How to Write a Lesson Plan for Elementary School

Instructor: Clio Stearns

Clio has taught education courses at the college level and has a Ph.D. in curriculum and instruction.

Lesson planning is one of the most important aspects of being an engaged and organized teacher. In this lesson, you will learn about how to write an elementary school lesson plan by setting goals and objectives, thinking about your class, and following a basic architecture to ensure successful planning.

Why Plan?

As a second grade teacher, Ms. Hayes knows that planning is important, and this year she has taken on a student teacher, Pam, who asks Ms. Hayes about the time she spends planning. Pam wants to know the point of writing a lesson plan for elementary school students, when they can be so unpredictable and things can go awry easily. Ms. Hayes explains to Pam that planning has several purposes: it helps her clearly articulate her goals, and it ensures that she knows what materials she will need for each lesson. Careful plans, Ms. Hayes tells Pam, might take some time to create, but in the end they actually save time for students and teachers by making sure the instructional hours are put to good and thoughtful use. Pam is sold on the importance of planning, and she asks Ms. Hayes to talk to her about how she writes lesson plans for her second graders.

Set Goals and Objectives

Ms. Hayes tells Pam that one of the most important aspects of planning is setting goals and objectives. A goal is a major understanding you hope your students will achieve by the end of a unit, or series of lessons. Goals might be for the whole class or they might be for individual learners. An objective is a more concrete attainment that students can work toward over the course of one lesson. A lesson might actually have several objectives. For instance, Ms. Hayes reminds Pam, their class is working on decoding skills in reading and the overall goal of the unit is for students to know how to tackle tricky or unfamiliar words in texts. Ms. Hayes explains, though, that the objective of today's specific lesson was for students to use the strategy of finding smaller words hidden inside longer, trickier words. The lesson was oriented toward teaching the objective, but with the broader goal in mind.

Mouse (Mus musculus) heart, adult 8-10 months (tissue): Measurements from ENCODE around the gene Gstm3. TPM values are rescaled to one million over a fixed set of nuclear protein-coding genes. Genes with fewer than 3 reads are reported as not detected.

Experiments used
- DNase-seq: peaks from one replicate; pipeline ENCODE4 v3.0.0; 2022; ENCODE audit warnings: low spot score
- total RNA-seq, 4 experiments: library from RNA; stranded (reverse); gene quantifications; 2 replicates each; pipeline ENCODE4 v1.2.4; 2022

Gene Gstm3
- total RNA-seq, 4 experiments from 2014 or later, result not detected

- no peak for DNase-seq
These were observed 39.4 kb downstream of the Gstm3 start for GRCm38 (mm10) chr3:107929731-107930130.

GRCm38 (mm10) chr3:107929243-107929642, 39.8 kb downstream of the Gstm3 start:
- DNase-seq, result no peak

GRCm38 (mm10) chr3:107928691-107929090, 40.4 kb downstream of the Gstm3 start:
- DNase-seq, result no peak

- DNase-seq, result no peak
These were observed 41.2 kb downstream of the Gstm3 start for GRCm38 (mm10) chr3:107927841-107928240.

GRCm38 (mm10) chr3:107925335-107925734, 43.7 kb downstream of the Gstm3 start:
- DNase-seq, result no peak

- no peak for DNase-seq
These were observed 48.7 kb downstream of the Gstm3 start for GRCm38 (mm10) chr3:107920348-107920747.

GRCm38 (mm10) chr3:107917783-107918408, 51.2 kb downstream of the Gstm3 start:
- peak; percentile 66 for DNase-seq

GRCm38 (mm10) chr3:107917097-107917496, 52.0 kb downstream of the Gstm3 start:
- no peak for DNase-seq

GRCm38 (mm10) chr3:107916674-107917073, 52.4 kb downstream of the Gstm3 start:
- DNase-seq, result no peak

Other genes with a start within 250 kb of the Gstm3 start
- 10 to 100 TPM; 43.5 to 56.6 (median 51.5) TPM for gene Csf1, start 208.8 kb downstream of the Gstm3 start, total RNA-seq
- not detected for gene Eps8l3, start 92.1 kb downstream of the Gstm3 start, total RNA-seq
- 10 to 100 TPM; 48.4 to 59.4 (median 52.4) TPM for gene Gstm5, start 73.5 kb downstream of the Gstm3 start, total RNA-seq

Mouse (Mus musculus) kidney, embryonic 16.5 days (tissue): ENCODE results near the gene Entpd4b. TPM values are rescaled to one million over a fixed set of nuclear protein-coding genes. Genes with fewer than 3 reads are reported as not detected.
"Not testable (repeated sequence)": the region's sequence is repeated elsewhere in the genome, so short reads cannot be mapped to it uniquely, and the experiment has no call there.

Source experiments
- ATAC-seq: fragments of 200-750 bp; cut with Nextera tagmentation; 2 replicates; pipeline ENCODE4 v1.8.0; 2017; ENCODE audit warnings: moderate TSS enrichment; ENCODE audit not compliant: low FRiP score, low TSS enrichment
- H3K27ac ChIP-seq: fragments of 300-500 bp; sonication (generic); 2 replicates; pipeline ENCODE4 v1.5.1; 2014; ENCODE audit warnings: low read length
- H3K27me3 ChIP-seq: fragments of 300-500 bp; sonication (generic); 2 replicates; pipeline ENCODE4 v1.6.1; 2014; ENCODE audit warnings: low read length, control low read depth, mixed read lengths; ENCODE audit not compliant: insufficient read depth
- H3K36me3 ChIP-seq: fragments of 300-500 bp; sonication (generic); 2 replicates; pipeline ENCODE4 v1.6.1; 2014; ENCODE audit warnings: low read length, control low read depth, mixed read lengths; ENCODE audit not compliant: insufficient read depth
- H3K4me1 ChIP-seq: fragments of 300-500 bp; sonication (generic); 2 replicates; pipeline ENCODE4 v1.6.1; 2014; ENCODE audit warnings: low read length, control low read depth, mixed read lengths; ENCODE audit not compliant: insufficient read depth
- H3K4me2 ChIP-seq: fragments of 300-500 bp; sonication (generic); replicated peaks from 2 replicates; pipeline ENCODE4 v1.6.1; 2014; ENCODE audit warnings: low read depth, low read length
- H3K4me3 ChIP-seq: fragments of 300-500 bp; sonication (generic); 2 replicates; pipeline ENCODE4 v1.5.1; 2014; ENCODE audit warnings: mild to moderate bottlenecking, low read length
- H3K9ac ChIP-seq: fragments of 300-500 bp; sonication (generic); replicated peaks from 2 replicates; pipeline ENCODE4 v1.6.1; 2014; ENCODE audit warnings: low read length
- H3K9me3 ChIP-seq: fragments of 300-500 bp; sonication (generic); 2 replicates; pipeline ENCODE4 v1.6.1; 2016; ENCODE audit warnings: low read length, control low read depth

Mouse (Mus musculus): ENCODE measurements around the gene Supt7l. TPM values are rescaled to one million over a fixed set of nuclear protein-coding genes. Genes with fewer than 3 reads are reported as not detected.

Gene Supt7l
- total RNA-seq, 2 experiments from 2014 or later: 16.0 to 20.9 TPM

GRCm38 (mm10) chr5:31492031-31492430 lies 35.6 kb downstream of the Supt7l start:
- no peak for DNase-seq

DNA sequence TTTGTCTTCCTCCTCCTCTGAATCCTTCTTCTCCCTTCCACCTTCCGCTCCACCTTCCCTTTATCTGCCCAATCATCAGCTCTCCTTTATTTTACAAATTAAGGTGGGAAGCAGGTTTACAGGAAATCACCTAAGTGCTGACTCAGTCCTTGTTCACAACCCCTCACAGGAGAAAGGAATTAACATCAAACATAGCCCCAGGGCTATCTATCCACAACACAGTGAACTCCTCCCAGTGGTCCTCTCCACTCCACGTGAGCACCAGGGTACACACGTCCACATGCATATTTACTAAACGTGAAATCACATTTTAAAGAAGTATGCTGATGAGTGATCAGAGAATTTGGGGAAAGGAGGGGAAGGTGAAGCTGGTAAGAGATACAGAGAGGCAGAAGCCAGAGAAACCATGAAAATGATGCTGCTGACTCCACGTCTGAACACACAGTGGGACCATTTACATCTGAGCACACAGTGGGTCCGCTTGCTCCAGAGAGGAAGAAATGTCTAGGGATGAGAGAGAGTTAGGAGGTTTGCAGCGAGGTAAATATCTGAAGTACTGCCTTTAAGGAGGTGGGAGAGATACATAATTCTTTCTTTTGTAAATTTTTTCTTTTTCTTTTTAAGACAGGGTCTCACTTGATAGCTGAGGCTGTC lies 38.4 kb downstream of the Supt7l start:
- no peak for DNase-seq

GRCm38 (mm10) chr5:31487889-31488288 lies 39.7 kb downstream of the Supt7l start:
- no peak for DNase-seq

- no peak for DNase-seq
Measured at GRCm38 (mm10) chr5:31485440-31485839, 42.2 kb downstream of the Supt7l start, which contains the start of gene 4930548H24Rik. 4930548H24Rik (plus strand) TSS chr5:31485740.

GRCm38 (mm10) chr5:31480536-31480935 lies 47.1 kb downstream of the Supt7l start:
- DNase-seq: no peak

Consider Your Students

Ms. Hayes then cautions Pam that a lesson for elementary school students can only be successful if the teacher keeps the students in mind while writing the plan. For instance, this year's class of second graders tends to be fidgety and restless, so Ms. Hayes keeps them on the rug only for short stretches of time and gives them lots of opportunities to change what they are doing. Last year's students could sit still for longer but tended to struggle more with independent tasks, so Ms. Hayes focused on helping them gradually become more independent. Pam is beginning to understand how different students might benefit from different lesson styles even when the objective of the lesson is the same.

Architecture of a Lesson

Next, Ms. Hayes advises Pam on the basic architecture, or design, of her lessons. She finds that the most successful lessons:

  • Begin by bringing the class together and assessing prior knowledge or connecting to the previous day's work;
  • Provide direct, teacher-led instruction oriented toward the lesson's objective;
  • Give students a chance to practice the objective in partnerships or alongside the teacher;
  • Give students a chance to work independently or in collaborative groups toward the objective; and
  • Provide a chance for students to reflect on their work and assess themselves.

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